Making music with switches for dummies

Here you can see a number of switches which have been designed specifically for people with a disability.


These switches ensure that people with severely reduced mobility can operate their computer, electrical wheel-chair or other devices. We’re using these same switches to make music.

Making music with switches is easily accessible. No matter how severe the disability, there’s always a switch just right for just that one participant.

Usually, the decision to use a switch is based on the motor abilities of the participant, although this may not always be the case. Making music using switches is easy and convenient. Therefore, it’s a highly appropriate way for children to get started with music. As a group activity in class, or as an aid in occupational, speech, music or physical therapy. Making music with switches is also suitable for children with low cognition and for very young children.

The above is the starting point for a description of two different music systems. For both systems, user friendliness for the tutor was considered paramount.

System 1 – A computer with peripheral devices and music software

The music software is from the US: two programs written by Jon Adams, Switch Jam and Switch Ensemble. Both programs are very accessible. The lay-out is clear and convenient. In order to connect the switches to the computer, a USB switch interface is required. We’ve selected the JOYBOX. The total package needed for our Windows computer:

• 1 or more switches
• the music software: Switch Jam and Switch Ensemble
• a USB switch interface: the JOYBOX
• user-friendly software (HOTKEY) designed by us to operate the JOYBOX
• optionally an extra adapter cable to e.g. a headrest switch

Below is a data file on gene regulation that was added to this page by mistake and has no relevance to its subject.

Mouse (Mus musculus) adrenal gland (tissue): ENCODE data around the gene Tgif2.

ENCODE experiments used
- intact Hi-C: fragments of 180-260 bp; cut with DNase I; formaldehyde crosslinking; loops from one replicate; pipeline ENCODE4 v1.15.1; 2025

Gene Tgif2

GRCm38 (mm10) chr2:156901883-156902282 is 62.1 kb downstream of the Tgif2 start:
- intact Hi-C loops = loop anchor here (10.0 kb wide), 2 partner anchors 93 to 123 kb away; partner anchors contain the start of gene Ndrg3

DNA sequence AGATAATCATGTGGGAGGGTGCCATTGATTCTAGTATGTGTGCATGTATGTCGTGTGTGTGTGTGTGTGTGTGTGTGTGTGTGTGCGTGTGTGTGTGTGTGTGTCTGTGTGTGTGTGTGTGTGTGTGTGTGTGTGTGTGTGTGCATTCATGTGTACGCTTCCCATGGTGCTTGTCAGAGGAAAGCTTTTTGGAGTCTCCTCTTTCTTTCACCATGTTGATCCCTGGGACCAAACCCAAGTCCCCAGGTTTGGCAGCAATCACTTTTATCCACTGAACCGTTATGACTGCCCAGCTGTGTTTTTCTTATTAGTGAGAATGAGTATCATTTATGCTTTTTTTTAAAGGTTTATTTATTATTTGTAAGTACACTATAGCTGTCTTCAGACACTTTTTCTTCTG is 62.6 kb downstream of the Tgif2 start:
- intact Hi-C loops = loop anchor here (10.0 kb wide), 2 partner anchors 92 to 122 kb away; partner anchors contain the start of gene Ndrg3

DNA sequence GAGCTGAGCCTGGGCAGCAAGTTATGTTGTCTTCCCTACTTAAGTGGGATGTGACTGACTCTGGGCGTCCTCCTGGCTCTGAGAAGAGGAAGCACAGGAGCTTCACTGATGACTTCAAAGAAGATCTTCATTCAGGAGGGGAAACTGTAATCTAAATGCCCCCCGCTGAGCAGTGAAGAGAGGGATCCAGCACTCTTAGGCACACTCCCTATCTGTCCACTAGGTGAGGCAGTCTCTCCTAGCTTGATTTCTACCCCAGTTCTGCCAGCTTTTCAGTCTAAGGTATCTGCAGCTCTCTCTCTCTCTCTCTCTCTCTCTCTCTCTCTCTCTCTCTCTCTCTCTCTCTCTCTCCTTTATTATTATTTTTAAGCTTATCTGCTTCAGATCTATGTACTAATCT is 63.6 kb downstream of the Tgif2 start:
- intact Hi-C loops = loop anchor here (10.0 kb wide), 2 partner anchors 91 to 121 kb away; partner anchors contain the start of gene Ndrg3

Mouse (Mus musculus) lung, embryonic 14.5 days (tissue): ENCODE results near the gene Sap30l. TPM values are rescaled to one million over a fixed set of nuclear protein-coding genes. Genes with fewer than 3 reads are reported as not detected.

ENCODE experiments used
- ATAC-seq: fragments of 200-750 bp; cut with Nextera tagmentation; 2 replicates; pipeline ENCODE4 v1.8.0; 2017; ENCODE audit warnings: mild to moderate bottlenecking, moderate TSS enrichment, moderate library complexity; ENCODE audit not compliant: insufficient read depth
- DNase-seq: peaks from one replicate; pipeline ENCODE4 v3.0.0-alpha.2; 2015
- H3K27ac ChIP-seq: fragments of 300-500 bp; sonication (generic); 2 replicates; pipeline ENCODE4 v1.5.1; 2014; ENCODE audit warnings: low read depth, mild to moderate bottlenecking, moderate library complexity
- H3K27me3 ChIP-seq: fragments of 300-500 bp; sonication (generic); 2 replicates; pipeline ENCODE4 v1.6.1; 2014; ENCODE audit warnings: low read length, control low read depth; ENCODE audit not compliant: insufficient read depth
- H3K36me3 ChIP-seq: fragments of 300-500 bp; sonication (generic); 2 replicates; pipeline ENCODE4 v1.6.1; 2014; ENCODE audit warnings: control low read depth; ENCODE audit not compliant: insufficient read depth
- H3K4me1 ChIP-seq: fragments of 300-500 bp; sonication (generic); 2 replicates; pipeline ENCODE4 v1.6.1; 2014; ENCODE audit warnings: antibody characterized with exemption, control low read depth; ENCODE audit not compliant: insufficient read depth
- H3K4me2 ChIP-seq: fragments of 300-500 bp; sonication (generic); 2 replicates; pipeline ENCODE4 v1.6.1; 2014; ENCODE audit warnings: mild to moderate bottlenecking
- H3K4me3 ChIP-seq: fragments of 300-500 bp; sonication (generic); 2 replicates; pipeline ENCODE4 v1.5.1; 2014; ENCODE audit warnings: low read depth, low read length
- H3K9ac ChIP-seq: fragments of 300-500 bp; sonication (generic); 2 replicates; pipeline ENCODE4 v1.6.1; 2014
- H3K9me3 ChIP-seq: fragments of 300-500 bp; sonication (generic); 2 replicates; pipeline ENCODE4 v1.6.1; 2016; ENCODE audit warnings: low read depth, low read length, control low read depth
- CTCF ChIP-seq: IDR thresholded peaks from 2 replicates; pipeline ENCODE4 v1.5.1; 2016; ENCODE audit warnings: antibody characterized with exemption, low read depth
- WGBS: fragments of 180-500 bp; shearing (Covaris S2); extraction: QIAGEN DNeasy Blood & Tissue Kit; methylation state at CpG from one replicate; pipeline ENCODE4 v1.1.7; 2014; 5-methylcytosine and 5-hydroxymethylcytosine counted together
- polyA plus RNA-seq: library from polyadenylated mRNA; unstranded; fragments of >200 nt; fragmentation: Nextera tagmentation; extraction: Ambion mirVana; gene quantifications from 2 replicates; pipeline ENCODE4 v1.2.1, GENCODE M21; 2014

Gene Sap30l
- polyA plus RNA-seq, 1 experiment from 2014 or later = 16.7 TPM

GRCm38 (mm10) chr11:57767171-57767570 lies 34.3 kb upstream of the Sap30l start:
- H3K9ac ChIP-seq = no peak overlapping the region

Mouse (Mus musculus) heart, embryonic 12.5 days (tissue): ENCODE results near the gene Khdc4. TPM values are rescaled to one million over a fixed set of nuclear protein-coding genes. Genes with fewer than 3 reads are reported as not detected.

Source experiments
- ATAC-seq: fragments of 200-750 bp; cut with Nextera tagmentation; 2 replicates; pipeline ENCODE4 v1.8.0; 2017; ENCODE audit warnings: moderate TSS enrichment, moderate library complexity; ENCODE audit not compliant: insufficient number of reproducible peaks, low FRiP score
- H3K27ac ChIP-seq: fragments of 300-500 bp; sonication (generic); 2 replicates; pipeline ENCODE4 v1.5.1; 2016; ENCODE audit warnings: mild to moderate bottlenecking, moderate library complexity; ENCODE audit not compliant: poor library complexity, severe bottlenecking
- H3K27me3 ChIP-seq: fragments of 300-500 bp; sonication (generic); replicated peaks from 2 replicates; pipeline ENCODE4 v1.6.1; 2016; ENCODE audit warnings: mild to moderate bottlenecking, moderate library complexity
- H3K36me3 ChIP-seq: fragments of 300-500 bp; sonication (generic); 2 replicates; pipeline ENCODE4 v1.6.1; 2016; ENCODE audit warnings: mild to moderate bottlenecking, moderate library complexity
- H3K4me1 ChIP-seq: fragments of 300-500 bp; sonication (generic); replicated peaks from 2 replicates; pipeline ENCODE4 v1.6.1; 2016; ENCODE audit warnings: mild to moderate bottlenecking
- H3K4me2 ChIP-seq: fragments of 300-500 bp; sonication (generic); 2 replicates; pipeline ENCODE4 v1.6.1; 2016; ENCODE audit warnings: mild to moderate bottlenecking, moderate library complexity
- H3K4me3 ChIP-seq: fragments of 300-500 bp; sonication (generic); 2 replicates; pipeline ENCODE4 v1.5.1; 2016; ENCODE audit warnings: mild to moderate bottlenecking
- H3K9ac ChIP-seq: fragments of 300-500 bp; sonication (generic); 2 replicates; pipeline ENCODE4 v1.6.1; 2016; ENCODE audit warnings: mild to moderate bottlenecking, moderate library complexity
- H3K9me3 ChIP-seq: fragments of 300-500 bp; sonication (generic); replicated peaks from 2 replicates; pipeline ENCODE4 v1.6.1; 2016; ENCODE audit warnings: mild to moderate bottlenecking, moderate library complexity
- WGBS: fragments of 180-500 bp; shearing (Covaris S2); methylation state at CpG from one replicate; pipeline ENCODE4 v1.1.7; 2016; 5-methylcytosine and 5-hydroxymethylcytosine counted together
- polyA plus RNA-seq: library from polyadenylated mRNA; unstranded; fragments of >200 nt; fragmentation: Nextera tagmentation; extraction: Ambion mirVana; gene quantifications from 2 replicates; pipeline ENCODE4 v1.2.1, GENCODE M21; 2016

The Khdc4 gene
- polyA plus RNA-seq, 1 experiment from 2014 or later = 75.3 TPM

In Switch Jam you’re impersonating one of four musicians. You may sing, play saxophone, keyboard or (bass) guitar using the switch. There’s a maximum of four players.

Switch Ensemble is my favourite program. Switch Ensemble has two different modes. You can use it either as a sample player or as a virtual keyboard. A sample player can be described as a device which plays pre-recorded snippets of music. Each time the switch is activated, a new fragment will be played. This can be anything from a distorted guitar to percussion to singing. You can also load short sound bites of yourself singing. That way, you can chop a song into short fragments (phrases), so even people with a speech impediment may be able to sing a song! The second mode is similar to a synthesizer keyboard. You play individual chords or notes, choosing from 128 different sounds. It’s possible to program Tone Bells.

System 2 – The Quintet

It’s all about ease-of-use



Forced hand use: stimulation of the affected arm using Quintet

The Quintet is an exciting device which can accommodate up to five switches. The Quintet has been made specifically with teachers, therapists, mentors and parents in mind who want to use music in their activities with children or grown-ups. It’s been specifically used for every-day use in the field. It’s a musical device which stands alone, is robust, and it contains many pre-programmed songs. It has a built-in speaker and operates with a battery.

Just switch it on and you’re ready to play. No valuable therapy time is lost, and it’s easy to take it along to other therapy rooms. The Quintet comes with a book full of fun activities.

The Quintet is well-suited for working with a group. All participants can play their own role within a piece of music. But it’s also a therapeutic aid. One application allows a therapist to introduce a child to the concept of using switches. It’s also a valuable aid in Forced Hand Use training.